October 2021

To Our Business Partners

SEPTEMBER 30, 1981

On this date 40 years ago, interest rates set a record high, when the benchmark 20-year US Treasury bond yielded a whopping 15.8%. Lesser quality issues provided even higher yields. From there, one of the longest bull markets in bond market history began. Bond prices rose steadily, to the point where, today, that same 20-year Treasury yield is a mere 2%. (Remember that bond yields fall when bond prices rise.) Similarly, long-term bonds issued by corporations saw a more than two-fold increase in yields.

Remarkably, during late-1981, investors were extremely bearish on bonds and therefore reluctant to commit capital to the bond market, even at such enormous yields. In other words, seemingly no one wanted to lock in a 15+% coupon rate for, in our example, 20 years! Many new high-quality bonds issued at the time didn’t have enough demand to sell the entire inventory for sale. Prospective investors were spooked because inflation (rising prices of goods and services) was still a major problem, leading to significant declines in bond prices the previous several months.

What seems inconceivable today is that few investors were willing to lock in those big juicy yields. Instead, they were likely fixated on the most recent price declines and high inflation, anticipating more of the same. Relatedly, stocks also suffered from the same lack of interest. The 1980-82 stock market setback took earnings-to-price ratios to extremes mirroring bond interest rates. Over the ensuing 40 years, like bonds, stocks’ earnings yields plummeted (the inverse, price-to-earnings ratios, skyrocketed).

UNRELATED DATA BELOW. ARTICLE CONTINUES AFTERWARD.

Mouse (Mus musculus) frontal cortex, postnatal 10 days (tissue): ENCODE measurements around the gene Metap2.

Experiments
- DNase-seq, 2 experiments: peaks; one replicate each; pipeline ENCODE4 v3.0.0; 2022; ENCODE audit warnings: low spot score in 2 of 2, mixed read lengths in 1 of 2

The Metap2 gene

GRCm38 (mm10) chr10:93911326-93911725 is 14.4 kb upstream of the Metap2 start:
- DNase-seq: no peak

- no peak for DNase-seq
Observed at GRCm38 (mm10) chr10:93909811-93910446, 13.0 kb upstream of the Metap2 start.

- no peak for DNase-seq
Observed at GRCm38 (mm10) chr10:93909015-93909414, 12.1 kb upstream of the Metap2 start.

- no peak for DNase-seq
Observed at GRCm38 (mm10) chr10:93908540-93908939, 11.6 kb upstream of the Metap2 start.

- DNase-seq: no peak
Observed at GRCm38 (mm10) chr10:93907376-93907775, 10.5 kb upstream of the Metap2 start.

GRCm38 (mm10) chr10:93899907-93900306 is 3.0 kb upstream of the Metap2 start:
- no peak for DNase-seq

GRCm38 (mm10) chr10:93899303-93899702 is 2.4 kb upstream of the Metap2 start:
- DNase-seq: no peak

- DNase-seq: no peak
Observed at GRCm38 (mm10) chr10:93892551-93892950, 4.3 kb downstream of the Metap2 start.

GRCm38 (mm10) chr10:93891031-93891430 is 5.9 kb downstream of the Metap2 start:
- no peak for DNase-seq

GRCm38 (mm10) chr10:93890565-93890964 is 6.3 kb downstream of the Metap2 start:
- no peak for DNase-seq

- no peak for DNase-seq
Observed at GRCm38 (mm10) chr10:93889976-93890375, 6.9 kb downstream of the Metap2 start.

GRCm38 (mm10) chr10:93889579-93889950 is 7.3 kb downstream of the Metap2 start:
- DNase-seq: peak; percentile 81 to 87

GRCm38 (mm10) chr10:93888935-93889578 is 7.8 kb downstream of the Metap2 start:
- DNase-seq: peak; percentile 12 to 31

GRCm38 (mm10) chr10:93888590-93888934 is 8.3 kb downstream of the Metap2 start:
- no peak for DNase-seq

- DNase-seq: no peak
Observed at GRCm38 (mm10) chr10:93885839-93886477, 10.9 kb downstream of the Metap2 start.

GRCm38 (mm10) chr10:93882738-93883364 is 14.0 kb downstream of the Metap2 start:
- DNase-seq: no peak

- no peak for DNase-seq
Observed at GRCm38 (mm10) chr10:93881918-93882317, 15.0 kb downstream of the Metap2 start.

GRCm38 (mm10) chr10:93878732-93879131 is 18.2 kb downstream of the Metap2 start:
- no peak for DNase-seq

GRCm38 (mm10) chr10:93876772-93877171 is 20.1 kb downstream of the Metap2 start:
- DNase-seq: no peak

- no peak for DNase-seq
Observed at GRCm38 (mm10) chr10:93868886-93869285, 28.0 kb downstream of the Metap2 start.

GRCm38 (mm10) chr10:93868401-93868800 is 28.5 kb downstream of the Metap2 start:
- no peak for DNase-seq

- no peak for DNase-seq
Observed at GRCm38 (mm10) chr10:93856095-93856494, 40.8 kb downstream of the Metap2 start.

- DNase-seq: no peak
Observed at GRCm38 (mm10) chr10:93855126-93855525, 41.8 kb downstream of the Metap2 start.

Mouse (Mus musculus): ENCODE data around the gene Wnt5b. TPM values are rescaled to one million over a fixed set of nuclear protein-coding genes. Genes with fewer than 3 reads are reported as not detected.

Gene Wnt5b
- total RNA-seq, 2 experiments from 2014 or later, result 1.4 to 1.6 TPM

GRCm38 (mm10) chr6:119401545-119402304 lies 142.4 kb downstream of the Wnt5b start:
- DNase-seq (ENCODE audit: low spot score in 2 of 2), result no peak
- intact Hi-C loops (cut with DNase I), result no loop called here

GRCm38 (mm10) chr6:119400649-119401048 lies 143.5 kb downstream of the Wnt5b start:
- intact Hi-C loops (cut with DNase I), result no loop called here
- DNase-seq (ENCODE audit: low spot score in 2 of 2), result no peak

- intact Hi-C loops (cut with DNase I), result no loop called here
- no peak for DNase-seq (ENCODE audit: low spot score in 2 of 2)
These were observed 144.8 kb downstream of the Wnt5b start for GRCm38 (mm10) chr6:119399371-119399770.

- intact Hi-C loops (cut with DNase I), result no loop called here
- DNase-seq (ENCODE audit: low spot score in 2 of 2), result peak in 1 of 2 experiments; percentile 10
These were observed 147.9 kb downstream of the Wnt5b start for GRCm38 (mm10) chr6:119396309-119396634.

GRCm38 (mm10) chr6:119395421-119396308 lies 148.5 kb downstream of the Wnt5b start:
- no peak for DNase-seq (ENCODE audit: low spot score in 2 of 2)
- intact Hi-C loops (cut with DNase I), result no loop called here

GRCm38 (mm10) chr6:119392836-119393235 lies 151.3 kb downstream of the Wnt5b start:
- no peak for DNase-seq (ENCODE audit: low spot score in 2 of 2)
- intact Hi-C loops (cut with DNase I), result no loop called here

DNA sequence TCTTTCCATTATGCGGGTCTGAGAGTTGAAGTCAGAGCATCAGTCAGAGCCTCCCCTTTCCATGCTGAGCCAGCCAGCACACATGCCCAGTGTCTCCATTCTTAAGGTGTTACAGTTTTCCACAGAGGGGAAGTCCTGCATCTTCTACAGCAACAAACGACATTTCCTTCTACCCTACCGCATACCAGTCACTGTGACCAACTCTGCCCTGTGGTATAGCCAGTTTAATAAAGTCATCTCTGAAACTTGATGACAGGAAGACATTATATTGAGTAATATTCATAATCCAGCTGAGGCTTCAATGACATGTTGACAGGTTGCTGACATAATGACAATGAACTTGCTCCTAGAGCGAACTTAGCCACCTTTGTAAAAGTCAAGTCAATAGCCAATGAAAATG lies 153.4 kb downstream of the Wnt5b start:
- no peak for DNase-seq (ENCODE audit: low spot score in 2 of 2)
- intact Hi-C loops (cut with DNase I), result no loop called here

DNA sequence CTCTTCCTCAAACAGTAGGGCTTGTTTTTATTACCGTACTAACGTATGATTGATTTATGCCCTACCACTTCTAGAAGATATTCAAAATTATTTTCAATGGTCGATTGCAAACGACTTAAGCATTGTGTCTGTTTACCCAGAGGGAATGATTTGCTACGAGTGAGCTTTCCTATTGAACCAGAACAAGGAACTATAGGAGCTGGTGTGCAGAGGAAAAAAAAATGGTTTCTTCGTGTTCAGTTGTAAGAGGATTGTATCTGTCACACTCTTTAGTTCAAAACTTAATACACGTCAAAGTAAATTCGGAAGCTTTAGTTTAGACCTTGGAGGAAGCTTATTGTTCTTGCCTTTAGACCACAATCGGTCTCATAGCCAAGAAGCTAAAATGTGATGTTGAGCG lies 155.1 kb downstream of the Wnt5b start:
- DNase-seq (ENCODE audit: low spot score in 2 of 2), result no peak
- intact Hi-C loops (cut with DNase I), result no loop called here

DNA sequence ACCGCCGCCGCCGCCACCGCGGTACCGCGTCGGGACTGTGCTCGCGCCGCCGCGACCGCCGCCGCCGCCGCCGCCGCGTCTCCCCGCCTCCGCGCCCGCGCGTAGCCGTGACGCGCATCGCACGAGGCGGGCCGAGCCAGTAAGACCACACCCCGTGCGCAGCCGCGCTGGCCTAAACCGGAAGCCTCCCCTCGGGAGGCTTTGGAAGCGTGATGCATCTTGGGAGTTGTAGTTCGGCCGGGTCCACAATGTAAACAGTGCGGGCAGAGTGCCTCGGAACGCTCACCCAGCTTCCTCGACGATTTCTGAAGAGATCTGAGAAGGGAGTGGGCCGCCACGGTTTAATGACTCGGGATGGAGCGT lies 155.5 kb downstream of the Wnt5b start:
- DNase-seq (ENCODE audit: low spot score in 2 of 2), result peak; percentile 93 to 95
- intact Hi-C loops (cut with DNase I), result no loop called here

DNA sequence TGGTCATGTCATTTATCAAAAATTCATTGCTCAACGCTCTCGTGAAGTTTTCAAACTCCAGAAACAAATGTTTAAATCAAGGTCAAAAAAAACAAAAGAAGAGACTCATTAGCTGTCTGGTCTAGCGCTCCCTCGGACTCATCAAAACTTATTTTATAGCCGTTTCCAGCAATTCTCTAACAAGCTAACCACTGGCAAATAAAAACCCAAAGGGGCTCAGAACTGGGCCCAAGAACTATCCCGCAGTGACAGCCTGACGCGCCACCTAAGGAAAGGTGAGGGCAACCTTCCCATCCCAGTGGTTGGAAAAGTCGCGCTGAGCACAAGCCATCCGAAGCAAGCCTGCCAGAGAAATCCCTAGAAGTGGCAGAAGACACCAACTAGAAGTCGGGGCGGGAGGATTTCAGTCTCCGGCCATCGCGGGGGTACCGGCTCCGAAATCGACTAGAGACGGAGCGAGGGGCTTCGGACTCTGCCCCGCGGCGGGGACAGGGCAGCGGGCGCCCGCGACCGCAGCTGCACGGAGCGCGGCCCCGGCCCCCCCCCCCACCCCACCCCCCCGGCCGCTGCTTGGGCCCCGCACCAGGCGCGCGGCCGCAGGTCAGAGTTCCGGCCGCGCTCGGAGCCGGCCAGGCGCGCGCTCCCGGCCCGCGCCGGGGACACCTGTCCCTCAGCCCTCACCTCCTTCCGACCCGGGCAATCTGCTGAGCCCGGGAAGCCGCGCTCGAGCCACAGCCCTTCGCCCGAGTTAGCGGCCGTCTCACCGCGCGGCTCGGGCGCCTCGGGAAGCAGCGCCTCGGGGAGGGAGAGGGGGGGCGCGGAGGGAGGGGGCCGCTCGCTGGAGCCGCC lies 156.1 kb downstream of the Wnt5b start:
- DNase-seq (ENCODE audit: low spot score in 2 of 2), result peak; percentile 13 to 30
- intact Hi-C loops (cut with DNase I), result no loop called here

Today, we are near the opposite end of the spectrum: record low bond and stock yields. Many investors are now assuming this is the new normal in the marketplace; that rates will remain depressed, stocks aren’t too richly valued, and the recent spike in the rate of inflation is “transitory.” Take a look back over financial market history, however, and you’ll find that The Herd usually does the wrong thing at price extremes (wrongly bullish at the tops, and wrongly bearish at the bottoms). Are investors making the same mistakes they made 40 years ago, only this time in the opposite direction?


Despite the recent pullback in the stock market indexes, individual stocks remain quite expensive and therefore yield unsatisfactory future returns. What you pay, for what you get, matters.


Stock market indexes moved lower in September, with declines of 2.5-5%. Generally, the smaller cap indexes fared somewhat better than their larger cap brethren. Through the first three quarters of the year indexes have gained in a broad range of 11-19%. Over the last twelve months, the smaller cap indexes are up 45-55% versus 22-30% for the large company indexes. Our group* of portfolio stocks compare favorably with the market indexes over the month, year-to-date, and trailing year time frames.

Steve Nichols, CFA • Bill Warnke, CFA •  Andy Ramer, CFA

*The group of “portfolio stocks” — our Equity Composite for the purpose of evaluating investment performance — consists of 19 stocks that are held in our clients’ accounts. Portfolios might hold some or all of these stocks, depending on investment guidelines unique to each client, the timing of purchases and sales, and start dates of accounts. The performance of this group of stocks is a good proxy for our equity performance but might vary widely among accounts. Of course, past performance is not necessarily indicative of future results.

We hereby offer to deliver to you without charge a copy of our current Form ADV Part 2, in accordance with the U.S. Securities and Exchange Commission’s “Brochure Rule.” Please contact us if you would like us to send you a copy.